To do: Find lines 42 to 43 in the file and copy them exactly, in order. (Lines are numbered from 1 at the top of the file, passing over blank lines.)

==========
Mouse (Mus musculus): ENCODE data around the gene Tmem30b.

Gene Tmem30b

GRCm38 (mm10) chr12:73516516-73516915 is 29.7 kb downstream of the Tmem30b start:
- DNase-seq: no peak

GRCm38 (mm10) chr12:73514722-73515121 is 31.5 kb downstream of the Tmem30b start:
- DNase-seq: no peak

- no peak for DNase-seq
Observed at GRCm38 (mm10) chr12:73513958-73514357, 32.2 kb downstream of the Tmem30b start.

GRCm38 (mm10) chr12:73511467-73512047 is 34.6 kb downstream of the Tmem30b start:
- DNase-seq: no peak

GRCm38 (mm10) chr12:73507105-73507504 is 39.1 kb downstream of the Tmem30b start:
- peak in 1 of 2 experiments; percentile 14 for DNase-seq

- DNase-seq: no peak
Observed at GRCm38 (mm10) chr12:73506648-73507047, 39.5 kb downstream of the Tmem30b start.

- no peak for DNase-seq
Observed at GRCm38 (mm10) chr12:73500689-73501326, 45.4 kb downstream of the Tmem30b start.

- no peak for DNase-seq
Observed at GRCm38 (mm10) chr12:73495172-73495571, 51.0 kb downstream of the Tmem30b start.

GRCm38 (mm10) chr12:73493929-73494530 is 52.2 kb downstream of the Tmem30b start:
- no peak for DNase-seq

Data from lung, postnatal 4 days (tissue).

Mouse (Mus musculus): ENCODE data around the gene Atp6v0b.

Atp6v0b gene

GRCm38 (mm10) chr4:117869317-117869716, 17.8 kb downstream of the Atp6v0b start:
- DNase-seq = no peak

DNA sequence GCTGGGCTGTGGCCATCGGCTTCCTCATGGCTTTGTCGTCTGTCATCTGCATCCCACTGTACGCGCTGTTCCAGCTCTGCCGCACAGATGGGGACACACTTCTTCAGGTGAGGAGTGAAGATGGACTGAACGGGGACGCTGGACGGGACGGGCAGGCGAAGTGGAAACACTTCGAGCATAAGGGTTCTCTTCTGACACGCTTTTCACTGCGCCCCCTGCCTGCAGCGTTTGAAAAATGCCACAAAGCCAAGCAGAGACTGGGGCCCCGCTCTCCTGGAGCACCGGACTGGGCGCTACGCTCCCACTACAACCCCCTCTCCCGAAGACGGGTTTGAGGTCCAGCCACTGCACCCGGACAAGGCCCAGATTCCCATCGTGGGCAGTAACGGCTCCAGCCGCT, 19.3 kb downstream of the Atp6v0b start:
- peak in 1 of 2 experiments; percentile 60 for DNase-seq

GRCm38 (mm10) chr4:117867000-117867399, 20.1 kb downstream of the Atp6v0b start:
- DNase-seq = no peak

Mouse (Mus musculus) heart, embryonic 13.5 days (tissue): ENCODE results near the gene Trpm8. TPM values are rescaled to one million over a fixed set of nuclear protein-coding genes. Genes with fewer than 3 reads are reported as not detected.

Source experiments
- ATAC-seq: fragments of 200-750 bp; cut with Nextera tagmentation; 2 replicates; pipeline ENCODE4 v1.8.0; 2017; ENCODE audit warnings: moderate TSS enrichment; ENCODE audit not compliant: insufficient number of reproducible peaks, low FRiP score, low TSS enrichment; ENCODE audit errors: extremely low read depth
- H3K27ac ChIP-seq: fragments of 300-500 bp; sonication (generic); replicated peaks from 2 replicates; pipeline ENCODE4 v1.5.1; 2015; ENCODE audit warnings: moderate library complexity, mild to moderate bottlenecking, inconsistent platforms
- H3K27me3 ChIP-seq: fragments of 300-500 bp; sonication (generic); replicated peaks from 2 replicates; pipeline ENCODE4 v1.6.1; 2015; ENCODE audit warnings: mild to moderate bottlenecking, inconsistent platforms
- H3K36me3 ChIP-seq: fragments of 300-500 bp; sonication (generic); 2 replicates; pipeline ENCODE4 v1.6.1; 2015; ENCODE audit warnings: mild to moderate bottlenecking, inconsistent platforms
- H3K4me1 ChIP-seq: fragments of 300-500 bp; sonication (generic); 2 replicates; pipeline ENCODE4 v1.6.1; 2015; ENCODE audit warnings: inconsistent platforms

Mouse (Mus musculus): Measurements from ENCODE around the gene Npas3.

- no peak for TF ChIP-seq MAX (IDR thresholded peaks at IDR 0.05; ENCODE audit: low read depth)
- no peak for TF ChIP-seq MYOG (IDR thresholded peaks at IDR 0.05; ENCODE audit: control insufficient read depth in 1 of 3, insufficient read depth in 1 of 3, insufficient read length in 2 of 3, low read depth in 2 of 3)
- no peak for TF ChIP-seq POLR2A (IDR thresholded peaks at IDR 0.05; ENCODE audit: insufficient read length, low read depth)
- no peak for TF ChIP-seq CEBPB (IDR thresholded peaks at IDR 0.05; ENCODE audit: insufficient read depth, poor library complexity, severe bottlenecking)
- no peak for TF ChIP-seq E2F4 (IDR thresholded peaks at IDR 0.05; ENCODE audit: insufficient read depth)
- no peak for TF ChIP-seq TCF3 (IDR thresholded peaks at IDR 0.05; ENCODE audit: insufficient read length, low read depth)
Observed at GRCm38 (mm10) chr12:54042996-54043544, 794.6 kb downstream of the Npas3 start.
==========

- no peak for TF ChIP-seq E2F4 (IDR thresholded peaks at IDR 0.05; ENCODE audit: insufficient read depth)
- no peak for TF ChIP-seq TCF3 (IDR thresholded peaks at IDR 0.05; ENCODE audit: insufficient read length, low read depth)